The Missouri Department of Natural Resources is providing $5 million in loan financing for entities to make investments that reduce their energy use. The department's Energy Loan Program is accepting applications until Sept. 30, and more information for applicants is on the program's website.
Public schools, public higher education institutions, not-for-profit hospitals and local governments are eligible to apply for the loan financing. The money can be used for a variety of energy- saving investments, such as high-efficiency lighting fixtures and insulation improvements.
The investments reduce costs for the loan recipients through energy savings. Loan recipients are usually able to repay the loan using solely the money saved from cost improvements.
Daniel Dahler, the Energy Loan Program and Energy Assurance supervisor, said the timing of the return on investment varies. He said loans that finance replacing older fluorescent lights with LED lights can take two to four years to pay back, but then, the cost savings and return on investment is evident.
Another benefit is the loans are not defined as debt, so they don't hurt the entities' debt limit. Dahler said this allows entities to make other necessary improvements, such as repaving parking lots or paying teachers higher salaries.
The Energy Loan Program has provided loans to entities in almost every county in the state, and Dahler said the goal is to continue to reduce energy use and cost in Missouri.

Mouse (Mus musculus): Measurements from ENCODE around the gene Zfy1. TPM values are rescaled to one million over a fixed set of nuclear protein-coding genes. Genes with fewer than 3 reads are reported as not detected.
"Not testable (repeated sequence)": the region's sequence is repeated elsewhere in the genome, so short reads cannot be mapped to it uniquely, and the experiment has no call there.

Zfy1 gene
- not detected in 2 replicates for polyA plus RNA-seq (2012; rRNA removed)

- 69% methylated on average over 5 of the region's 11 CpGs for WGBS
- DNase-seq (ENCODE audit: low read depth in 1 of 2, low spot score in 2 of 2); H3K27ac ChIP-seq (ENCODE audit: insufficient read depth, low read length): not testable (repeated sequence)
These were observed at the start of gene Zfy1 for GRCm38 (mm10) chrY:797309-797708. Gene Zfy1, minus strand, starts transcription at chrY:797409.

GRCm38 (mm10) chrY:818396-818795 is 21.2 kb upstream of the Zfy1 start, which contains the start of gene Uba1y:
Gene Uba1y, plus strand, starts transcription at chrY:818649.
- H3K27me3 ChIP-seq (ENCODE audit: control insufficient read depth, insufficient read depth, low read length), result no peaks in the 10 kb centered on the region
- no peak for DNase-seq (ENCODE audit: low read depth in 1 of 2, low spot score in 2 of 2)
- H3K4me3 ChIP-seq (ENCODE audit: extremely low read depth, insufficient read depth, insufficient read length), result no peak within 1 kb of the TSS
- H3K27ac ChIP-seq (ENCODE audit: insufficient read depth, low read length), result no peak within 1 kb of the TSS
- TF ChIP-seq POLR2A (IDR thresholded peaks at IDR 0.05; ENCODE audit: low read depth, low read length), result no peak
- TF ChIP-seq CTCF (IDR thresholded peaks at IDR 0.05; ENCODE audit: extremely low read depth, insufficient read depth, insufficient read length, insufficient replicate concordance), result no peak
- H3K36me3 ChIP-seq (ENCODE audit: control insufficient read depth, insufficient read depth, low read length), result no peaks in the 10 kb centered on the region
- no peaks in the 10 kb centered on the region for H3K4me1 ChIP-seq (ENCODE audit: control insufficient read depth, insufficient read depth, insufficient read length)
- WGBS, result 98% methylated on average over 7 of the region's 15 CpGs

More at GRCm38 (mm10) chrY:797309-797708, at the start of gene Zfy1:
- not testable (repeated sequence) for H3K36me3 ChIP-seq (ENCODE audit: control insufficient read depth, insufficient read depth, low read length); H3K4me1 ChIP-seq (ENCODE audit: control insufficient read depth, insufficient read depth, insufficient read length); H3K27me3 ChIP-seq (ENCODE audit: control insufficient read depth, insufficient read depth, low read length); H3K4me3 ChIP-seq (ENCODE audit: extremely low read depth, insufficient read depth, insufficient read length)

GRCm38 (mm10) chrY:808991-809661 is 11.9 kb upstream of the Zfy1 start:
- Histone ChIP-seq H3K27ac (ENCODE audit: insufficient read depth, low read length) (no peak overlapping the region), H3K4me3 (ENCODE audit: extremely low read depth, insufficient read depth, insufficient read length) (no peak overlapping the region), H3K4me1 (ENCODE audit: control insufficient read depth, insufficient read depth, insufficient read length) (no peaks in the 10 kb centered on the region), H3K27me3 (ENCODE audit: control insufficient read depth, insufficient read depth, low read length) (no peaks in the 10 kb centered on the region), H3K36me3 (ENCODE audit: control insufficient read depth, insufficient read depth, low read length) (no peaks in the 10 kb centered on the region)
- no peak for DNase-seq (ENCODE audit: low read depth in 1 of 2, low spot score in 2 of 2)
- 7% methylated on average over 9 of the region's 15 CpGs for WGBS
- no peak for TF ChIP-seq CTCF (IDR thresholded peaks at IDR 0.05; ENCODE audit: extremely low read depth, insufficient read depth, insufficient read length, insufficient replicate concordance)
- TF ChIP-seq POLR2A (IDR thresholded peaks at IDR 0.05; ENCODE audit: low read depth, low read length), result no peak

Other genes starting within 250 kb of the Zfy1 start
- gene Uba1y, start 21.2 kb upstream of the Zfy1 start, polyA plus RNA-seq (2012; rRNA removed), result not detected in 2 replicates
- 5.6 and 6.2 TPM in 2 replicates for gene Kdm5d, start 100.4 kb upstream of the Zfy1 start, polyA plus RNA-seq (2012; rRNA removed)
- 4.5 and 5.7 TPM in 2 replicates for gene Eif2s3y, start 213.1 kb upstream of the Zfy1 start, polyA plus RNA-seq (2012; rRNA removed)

The department announced the application period in a news release Tuesday. "A part of the state's effort to support and strengthen local communities, the Department of Natural Resources is pleased to offer an Energy Loan Program cycle to help eligible applicants make cost-saving energy improvements," stated Carol Comer, director of the Department of Natural Resources. "The program can improve communities' resilience, save taxpayer money and support jobs in Missouri."
More than $118 million has been awarded from the Energy Loan Program since it began in 1989, and there have been no loan defaults in the program's history. These loans have resulted in more than $214 million in estimated energy savings. Dahler said the program has grown since its inception because the loan interest goes back in to grow the fund.
"It shows that we're being good stewards of the state's money and trying to directly affect the constituents that we serve," Dahler said.